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Carotid Cavernous Sinus Fistula

Carotid Artery Cavernous Sinus Fistula

A carotid cavernous sinus fistula, abbreviated as CCF, is a pathological channel which leads to the communication of the carotid artery and the cavernous sinus in the skull.


Presentation

The first step towards a successful diagnosis is a thorough medical history, including recent traumatization to the head, recent surgical intervention, pregnancy, and labor, as well as comorbidities that may increase the risk for the development of a fistula, such as hypertension, collagen vascular disease, atherosclerosis, etc.

Patients usually initially consult an ophthalmologist, since ocular symptoms are the only predominant symptoms caused by a carotid cavernous sinus fistula. Individuals affected by the condition commonly present with a red eye, attributed to the edema of the conjunctiva due to the blockage of the blood flow and the high blood pressure [9]. They report ocular bruit, namely distinct vibrations caused by the turbulence in intracranial blood vessels; bruit is experienced by the patient as a buzz or a swishing sound. Exophthalmos is common, as well as vision impairment; diplopia or a recent deterioration in the ability to see may be reported by the patient. Lastly, such fistulae may lead to palsies of the cranial nerves and affected individuals frequently complain of pain on the face, which follows the path of the 1st division of the trigeminal nerve.

An examination will help to reveal further signs which are compatible with the existence of a carotid cavernous sinus fistula. Intraocular pressure is often augmented and the development of angle-closure glaucoma may be attributed to the elevated pressure in the veins of the episclera or to retinal ischemia, which leads to a secondary neovascularization [10]. Vitreous or intraretinal hemorrhagic phenomena may be observed, alongside edema of the optic disc and a dilatation of the retinal veins [11]. Ophthalmoplegia is also often exhibited, which may imitate the manifestations of Graves' ophthalmopathy [12]. Eye pulsations may be felt or seen with a bare eye and proptosis, accompanied by exposure keratopathy, are also common manifestations.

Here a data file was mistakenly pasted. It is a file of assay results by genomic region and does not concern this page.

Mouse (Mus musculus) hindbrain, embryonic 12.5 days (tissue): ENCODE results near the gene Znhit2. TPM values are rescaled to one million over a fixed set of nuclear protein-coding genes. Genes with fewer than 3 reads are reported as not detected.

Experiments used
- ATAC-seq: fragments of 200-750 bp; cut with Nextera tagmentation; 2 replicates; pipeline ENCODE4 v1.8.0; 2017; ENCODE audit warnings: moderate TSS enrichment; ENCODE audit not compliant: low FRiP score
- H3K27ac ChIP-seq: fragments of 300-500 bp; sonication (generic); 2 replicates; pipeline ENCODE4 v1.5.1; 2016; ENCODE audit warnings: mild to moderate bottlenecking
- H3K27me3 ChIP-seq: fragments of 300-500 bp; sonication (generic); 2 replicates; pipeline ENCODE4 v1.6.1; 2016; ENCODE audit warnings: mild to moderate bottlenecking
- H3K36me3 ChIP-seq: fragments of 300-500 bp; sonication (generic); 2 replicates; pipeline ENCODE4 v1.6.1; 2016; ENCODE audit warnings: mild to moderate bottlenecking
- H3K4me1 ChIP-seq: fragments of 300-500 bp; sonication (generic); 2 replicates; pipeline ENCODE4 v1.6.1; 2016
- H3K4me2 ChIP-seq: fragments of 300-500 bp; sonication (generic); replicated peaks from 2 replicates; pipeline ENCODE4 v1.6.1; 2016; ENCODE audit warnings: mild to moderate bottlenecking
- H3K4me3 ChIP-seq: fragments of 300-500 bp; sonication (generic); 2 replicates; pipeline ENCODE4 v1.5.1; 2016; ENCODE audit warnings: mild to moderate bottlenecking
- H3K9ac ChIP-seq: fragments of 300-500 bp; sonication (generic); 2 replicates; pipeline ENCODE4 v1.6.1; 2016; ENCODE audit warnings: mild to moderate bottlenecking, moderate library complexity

Malocclusion
  • One patient had a malocclusion. Nine patients had complete resolution of their bruits. Complications included unilateral complete visual loss (two), CSF rhinorrhea (two), and stroke in one of the two CSF rhinorrhea patients.[ncbi.nlm.nih.gov]
Vascular Disease
  • However, these fistulas may be congenital arteriovenous connections that open spontaneously in the settings of collagen vascular disease, atherosclerosis, hypertension, or may develop in females during peripartum period.[ncbi.nlm.nih.gov]
  • Direct CCFs may result from: Trauma Rupture of a cavernous carotid aneurysm A tear in the wall of a weak cavernous internal carotid artery caused by congenital collagen vascular disease.[upmc.com]
  • Though spontaneously occurring fistulas are reported, well over75 percent of cases have been associated with severe head trauma.6 No known predisposing vascular disease was apparent in our patient. We believe this is the youngest such case reported.[healio.com]
Carotid Bruit
Carotid Bruit
Continuous Murmur
  • A continuous murmur and palpable thrill may be detected over the fistula and may be obliterated by compressing the feeding artery; this maneuver may slow the heartbeat (Branham's sign).[medical-dictionary.thefreedictionary.com]
Diplopia
  • On following up 4 months after coiling, cranial nerve VI palsy and related symptoms-diplopia and limit of ocular movement-were improved significantly.[ncbi.nlm.nih.gov]
  • A 49-year-old female presented with proptosis and slight chemosis with diplopia on the right. The patient had a past history of skull base fracture occurring one year before the onset of the symptoms.[ncbi.nlm.nih.gov]
  • A 66-year-old female developed exophthalmos, impaired visual acuity (perception of light), and diplopia one day after sudden onset of headache. Neurological examination revealed proptosis, chemosis, impaired vision, and ophthalmoplegia.[ncbi.nlm.nih.gov]